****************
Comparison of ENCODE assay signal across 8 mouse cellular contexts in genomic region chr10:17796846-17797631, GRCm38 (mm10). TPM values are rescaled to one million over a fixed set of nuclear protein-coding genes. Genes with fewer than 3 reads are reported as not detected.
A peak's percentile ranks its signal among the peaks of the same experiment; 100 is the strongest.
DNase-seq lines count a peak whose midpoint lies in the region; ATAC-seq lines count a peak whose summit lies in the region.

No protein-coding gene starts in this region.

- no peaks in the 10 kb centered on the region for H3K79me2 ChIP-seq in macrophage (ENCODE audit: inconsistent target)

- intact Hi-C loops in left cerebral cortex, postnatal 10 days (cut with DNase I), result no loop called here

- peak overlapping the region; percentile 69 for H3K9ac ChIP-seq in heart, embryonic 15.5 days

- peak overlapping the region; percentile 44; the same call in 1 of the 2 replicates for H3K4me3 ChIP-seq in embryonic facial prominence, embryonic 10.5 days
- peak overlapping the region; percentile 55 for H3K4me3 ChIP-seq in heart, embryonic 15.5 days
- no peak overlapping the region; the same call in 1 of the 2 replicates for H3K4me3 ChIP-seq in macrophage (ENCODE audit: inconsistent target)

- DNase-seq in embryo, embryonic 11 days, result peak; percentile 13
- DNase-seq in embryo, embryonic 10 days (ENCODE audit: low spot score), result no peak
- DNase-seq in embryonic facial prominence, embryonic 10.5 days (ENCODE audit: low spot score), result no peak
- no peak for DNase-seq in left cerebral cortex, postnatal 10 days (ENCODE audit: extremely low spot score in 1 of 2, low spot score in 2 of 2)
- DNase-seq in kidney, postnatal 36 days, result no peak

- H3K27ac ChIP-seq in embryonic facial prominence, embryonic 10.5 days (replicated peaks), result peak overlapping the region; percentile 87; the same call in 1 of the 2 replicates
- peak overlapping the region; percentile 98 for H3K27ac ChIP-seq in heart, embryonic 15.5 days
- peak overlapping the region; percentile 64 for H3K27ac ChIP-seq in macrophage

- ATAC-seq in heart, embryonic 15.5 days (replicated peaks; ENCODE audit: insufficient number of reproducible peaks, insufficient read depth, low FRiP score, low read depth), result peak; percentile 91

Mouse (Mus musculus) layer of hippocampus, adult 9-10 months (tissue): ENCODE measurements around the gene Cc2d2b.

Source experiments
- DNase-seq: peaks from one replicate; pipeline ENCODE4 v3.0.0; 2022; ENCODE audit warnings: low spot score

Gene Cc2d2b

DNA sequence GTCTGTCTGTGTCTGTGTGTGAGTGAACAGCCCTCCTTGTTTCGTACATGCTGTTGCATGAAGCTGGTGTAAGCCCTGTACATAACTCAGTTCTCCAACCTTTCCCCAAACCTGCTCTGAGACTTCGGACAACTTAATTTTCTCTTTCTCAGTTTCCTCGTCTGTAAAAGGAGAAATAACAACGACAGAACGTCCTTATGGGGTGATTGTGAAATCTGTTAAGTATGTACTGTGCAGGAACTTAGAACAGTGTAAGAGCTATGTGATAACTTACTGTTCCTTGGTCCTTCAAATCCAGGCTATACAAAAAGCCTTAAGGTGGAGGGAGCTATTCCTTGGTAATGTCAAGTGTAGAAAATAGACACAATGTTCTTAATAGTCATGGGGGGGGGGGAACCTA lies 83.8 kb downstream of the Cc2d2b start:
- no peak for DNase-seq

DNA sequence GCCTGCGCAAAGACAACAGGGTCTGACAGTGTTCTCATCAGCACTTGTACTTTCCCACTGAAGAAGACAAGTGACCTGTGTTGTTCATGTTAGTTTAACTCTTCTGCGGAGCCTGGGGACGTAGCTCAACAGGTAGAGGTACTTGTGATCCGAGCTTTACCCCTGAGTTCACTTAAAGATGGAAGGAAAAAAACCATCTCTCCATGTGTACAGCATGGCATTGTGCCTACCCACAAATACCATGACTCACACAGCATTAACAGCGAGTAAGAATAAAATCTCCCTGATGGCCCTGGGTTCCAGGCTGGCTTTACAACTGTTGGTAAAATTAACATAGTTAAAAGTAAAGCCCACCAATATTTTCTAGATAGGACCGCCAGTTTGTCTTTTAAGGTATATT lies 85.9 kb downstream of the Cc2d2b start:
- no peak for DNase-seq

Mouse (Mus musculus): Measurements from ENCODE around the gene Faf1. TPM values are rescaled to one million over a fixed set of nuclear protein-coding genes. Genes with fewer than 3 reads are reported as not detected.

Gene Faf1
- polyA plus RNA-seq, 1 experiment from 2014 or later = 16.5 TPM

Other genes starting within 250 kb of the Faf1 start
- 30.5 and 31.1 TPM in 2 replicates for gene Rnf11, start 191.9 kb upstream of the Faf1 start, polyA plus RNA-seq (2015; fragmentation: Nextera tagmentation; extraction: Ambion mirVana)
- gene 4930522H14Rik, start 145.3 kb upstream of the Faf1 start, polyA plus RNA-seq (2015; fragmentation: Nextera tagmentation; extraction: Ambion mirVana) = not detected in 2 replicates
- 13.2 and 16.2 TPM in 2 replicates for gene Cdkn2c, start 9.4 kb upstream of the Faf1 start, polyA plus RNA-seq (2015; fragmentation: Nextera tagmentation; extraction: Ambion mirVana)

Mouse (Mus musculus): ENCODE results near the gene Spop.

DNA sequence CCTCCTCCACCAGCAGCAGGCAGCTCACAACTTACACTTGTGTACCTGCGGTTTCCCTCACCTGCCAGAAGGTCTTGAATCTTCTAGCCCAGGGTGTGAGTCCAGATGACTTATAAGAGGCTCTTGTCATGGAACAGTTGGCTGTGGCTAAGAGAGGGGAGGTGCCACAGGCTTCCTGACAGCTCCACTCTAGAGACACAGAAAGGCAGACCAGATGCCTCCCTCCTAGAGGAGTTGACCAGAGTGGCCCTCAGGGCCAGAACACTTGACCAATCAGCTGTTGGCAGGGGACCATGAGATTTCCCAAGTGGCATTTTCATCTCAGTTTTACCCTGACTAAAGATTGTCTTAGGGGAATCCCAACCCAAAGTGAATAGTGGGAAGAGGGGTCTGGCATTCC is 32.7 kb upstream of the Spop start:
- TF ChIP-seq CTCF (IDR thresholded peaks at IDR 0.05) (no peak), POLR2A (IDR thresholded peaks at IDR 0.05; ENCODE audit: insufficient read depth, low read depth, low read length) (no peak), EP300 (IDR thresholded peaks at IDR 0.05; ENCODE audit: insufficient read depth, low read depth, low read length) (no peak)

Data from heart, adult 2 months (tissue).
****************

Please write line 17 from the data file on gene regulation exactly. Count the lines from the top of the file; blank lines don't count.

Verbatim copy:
- peak overlapping the region; percentile 98 for H3K27ac ChIP-seq in heart, embryonic 15.5 days